by Alan Furst,
Random House 2001,
Most writers have a favourite literary activity they will return to most often after brief excursions away; for Nabokov and Borges it is erudite tricks, for the best of British and American writers, Austen, Greene and Cheever it’s the gracefulness in the prose, the South Americans, Garcia Marquez and Vargas Llosa it is the astonishment of strange happenings, for Alan Furst it is excitement.
The opening sets this path. At the beginning of WW2 the Wehrmacht armies surrounded Warsaw. German officers set themselves up in a hostelry outside the city. Food and vittles are supplied by the hostelier who then excuses himself, takes a secret tunnel into the besieged city and alerts the defending Polish officers to the extent and location of German armaments and soldiery. He leaves the meeting, not to be seen by us again, but the readers remain with the information and its discussion, remain with the Polish officers, this is how we are delivered to these central characters, among them Capt Alexander de Milja who then carries the story through. This neat opening device has worked well.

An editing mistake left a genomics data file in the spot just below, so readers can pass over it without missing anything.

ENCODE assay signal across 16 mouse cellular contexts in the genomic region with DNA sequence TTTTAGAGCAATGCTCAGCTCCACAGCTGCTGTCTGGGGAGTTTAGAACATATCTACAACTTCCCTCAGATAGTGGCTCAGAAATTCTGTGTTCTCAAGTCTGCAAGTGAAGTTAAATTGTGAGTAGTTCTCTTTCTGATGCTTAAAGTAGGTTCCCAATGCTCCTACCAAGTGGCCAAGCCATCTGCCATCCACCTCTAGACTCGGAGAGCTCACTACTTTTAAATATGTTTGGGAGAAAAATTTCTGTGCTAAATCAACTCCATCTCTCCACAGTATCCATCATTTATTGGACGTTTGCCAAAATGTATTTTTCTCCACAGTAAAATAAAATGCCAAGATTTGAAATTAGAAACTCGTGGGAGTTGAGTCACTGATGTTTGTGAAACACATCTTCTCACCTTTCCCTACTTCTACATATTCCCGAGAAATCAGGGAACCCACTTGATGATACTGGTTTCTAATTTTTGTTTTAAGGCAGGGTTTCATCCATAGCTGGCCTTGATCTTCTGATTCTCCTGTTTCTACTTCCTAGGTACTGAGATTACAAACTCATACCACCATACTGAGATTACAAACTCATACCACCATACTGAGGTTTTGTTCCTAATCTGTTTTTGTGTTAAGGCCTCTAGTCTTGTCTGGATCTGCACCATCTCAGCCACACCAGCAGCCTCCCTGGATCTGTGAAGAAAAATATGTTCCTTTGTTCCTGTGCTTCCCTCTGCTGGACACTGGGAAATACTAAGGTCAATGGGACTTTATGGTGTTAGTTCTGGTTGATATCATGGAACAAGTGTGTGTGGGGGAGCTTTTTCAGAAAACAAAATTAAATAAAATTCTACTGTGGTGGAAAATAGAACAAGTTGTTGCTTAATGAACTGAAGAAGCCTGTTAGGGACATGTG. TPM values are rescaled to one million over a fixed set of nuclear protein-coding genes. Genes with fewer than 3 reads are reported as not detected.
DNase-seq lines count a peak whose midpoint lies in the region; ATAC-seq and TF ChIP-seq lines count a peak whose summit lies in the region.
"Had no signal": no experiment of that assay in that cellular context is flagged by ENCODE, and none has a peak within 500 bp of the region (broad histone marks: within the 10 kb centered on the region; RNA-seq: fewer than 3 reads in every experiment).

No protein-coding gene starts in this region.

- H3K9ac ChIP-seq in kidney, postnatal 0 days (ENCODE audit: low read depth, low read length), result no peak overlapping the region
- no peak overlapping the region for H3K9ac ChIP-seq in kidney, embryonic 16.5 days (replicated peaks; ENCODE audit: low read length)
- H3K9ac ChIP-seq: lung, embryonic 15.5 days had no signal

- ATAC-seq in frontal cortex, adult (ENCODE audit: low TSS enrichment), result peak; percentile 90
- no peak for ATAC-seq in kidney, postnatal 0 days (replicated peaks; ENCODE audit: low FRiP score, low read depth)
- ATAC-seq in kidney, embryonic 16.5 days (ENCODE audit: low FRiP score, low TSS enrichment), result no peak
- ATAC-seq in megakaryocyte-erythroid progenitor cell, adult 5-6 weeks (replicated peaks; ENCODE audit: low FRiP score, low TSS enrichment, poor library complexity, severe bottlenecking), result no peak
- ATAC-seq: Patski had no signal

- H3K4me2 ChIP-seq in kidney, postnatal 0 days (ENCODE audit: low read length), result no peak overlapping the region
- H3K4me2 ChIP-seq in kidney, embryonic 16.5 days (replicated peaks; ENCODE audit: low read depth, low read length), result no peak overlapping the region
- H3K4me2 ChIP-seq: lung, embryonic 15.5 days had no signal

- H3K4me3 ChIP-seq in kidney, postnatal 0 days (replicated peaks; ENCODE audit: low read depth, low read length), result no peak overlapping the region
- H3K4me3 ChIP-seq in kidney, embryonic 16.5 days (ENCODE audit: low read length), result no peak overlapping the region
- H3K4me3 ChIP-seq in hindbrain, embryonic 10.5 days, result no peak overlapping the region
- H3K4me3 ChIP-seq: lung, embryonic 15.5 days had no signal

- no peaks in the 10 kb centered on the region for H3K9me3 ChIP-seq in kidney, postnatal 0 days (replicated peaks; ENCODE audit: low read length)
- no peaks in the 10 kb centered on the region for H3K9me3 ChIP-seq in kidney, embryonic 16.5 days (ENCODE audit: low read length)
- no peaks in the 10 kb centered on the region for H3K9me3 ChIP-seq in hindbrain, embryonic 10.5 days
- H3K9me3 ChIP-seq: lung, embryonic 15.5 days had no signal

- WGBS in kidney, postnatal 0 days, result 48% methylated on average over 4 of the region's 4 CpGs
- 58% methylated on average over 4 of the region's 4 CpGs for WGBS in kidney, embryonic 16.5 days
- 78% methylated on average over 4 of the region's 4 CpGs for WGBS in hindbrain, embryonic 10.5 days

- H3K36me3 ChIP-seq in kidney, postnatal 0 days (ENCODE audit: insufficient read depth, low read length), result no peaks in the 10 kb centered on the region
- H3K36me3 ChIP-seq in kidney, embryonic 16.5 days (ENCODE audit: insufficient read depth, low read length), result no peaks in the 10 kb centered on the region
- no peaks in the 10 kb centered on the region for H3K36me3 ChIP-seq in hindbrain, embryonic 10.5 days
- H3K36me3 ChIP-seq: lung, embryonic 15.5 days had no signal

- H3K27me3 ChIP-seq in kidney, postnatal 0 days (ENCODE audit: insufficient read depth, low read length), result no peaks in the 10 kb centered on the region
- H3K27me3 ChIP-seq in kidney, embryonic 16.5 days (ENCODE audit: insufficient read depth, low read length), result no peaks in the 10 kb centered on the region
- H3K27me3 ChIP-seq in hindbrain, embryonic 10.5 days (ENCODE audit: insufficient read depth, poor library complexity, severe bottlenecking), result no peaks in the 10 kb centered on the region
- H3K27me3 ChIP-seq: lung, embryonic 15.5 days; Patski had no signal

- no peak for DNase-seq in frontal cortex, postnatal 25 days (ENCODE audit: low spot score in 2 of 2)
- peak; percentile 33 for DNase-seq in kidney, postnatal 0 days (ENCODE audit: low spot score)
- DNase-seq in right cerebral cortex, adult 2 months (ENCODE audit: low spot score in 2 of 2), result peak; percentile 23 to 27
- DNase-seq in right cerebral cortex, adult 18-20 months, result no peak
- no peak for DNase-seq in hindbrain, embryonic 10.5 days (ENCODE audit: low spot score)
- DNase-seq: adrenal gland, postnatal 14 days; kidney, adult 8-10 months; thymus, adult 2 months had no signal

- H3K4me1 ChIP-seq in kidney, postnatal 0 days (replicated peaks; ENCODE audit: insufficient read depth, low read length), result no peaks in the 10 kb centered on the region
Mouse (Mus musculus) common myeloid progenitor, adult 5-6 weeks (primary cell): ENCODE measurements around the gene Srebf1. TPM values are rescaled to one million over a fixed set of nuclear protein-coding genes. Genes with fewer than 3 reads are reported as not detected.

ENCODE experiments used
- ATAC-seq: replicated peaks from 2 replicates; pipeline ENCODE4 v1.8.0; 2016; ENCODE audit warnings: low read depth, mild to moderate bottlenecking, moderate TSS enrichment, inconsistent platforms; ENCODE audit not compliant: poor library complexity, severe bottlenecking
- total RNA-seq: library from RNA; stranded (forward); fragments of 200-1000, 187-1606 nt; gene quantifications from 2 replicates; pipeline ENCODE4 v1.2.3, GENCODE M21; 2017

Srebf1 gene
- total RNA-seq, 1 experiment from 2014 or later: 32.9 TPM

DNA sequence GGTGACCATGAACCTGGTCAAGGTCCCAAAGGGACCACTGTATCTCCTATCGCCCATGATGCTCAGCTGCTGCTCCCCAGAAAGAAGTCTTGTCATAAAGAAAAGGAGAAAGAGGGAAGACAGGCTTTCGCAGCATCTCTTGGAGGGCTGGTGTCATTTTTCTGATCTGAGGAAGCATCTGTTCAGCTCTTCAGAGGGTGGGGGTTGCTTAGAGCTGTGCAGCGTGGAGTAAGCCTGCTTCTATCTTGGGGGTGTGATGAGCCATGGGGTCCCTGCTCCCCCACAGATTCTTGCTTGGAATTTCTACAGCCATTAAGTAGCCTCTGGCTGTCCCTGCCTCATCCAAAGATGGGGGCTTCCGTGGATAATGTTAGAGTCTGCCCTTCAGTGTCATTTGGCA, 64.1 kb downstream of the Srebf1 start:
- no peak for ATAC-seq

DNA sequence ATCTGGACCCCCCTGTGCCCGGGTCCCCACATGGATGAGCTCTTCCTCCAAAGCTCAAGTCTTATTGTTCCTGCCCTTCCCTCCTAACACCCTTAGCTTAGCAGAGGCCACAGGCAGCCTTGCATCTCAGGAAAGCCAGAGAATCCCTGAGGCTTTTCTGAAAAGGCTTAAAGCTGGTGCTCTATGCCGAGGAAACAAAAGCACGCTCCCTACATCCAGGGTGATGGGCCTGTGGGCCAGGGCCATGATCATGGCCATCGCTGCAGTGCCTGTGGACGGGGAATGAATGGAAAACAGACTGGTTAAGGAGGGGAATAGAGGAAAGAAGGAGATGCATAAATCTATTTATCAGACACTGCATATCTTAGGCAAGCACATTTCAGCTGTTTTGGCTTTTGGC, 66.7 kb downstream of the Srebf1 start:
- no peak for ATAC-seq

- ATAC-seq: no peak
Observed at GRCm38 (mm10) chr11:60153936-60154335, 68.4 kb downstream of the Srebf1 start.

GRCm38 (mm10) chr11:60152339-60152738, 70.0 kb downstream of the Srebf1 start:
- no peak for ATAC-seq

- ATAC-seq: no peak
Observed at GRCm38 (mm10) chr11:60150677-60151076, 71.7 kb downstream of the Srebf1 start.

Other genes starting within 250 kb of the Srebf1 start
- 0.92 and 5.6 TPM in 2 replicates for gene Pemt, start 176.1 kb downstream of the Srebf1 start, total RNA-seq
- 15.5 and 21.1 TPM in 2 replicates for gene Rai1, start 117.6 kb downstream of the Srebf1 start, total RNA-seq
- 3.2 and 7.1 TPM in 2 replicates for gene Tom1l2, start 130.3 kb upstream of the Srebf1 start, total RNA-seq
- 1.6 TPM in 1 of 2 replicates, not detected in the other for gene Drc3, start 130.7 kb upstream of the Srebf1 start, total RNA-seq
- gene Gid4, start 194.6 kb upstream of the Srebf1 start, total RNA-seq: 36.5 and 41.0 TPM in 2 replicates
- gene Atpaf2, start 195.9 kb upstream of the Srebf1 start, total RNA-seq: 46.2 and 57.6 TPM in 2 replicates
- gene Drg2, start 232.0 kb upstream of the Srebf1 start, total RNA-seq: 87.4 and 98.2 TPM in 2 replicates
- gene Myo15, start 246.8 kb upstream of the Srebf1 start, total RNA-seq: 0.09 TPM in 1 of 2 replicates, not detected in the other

Descriptions are vivid. We see the buildings, the rivers, the canals. We feel of the cold. First knows the cities he takes us to witness. The novel runs on intrigue, employees, betrayal, as did the Polish resistance.
One of de Milja’s first assignments used to organise a propaganda leaflets drop over Warsaw. They steal a light plane from a flying club, execute the drop, escape, but the leaflets printer is betrayed by one of de Milja’s band, so de Milja’s next assignment is the assassination of a colleague.
I enjoyed the irony in the title The Polish Officer, since at other times de Mija becomes a Russian then a Czech.